Hospital is where patients seek cure for physical and mental suffering. Its emergency wards are supposed to attend patients immediately on patients' arrival in order to help them overcome a critical phase. But when a hospital finds itself in an emergency, the situation beggars description. On Thursday evening, the Shaheed Suhrawardy Medical College hospital in the capital struggled hard to deal with an emergency perhaps no government hospital in the country has ever faced. A fire broke out - originating, according to a report, from an electrical short-circuit in a medical college professor's room on the ground floor -- and forced a total evacuation of the medical facility.
As many as 1,200 patients including those from the intensive care unit (ICU) and surgical department had to be removed. It is not known if any surgical operation was on at the time the fire broke out. Some critical operations take hours and if such accidents occur midway in the operation, it is not easy to meet the emergency. Mercifully, though, all 1,200 patients, who were admitted to the hospital, reportedly could be brought out safely except a single case of casualty. A one-year old baby's life could not be saved during shifting to a private hospital nearby.
This is no mean achievement. Credit, however, goes to common people who rushed to voluntarily help hospital staff and attendants of patients. Particularly, the students of the medical college of the hospital and the nearby Sher-e-Bangla Agriculture University played an active role in getting the patients out of hospital wards. Once again, common people responded splendidly, like they did in the case of Rana Plaza disaster in Savar, to the emergency need of saving lives in danger. In a country where bestiality and cruelty of people often make newspaper headlines, the selfless service for the humanity shines as a guiding light for the nation.
This one-off incident may have brought out the best in a large number of people but under no circumstances is such an accident desirable. Infrastructure of any medicare facility should have a foolproof safety system. On Thursday, the timing of the hospital debacle was in favour of the patients. Had it stricken in small hours of the night or at odd hours, the public response would not have been so wide and effective for reasons understandable. The seven-member enquiry team should conclusively determine how and why the fire originated. The next task would be to suggest ways and means to stop recurrence of the accident. There should be in place a digital mechanism that would alert people responsible of any such accident well before it happens.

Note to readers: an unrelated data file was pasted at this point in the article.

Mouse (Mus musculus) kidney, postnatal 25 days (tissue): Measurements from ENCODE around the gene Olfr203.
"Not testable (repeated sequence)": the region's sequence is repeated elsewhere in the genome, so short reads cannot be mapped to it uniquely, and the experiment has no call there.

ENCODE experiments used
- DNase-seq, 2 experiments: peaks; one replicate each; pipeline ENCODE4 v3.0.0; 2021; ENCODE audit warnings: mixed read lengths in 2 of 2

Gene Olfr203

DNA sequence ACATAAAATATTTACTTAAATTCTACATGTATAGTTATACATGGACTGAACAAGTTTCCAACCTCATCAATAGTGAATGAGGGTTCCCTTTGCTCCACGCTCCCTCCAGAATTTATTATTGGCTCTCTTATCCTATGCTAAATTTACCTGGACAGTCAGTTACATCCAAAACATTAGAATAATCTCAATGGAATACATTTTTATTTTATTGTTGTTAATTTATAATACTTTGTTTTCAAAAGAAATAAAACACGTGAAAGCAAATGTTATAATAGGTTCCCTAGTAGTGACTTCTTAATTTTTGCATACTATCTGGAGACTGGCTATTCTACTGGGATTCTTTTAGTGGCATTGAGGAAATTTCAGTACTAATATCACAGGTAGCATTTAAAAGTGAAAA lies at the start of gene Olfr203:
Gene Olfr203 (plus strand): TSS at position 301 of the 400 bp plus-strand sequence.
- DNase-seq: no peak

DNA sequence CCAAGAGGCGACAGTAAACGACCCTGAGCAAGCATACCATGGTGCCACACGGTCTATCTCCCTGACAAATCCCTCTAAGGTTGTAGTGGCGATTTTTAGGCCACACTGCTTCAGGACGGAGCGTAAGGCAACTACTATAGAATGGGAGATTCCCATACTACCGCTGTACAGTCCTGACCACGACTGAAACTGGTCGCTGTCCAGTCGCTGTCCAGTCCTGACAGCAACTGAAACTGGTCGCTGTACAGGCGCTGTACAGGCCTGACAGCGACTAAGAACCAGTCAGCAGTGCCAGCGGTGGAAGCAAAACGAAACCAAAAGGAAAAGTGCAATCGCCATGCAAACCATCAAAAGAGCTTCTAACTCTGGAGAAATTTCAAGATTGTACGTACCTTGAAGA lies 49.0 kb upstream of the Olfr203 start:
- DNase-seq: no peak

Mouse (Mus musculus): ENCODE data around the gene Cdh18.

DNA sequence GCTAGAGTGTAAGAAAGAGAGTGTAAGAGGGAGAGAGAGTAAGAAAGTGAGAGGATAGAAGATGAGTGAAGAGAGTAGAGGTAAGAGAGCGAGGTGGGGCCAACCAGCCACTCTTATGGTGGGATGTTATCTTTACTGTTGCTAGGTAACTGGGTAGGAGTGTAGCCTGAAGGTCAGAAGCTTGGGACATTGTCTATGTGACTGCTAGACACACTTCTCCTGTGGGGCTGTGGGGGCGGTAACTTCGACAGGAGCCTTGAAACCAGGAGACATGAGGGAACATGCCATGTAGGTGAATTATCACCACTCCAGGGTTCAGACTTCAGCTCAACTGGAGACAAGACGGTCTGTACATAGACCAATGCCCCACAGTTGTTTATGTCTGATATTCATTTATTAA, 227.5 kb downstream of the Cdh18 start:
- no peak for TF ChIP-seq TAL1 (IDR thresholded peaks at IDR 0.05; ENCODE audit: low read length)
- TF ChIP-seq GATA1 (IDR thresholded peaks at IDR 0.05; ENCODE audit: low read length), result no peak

Now that a large hospital in the capital has witnessed this undesirable incident, other such establishments -- both government and private -- should be alarmed. Those should bring their electric wiring and controlling centres under rigorous scrutiny. Regular monitoring of the power system within hospitals must be carried out in order to check if there is any loophole through which disaster may strike. Indeed, the Suhrawardy hospital fire should act as a grave lesson for all such facilities in the country. Negligence of the power connection and distribution system with such facilities may prove fatal -- even more fatal than the negligence of duty by one or two physicians. In fact, lifves of doctors, nurses, attendants and of course of the patients are at risk if fire is all-engulfing.
Establishments like hospitals receive patients -- some of them in critical conditions -- round the clock. Both safety and security of such places should be at the top of the list because these are the ailing humanity's last resort. Those must not cause patients further trauma. And trauma they surely suffer from when they, with tubes and other instruments inserted into or attached to their bodies, are evacuated in a hurry and their beds are kept outside in the open. Many of the patients of Suhrawardy hospital have surely gone through such a trauma. This may haunt them for the rest of their lives. Some may need psychological counselling.
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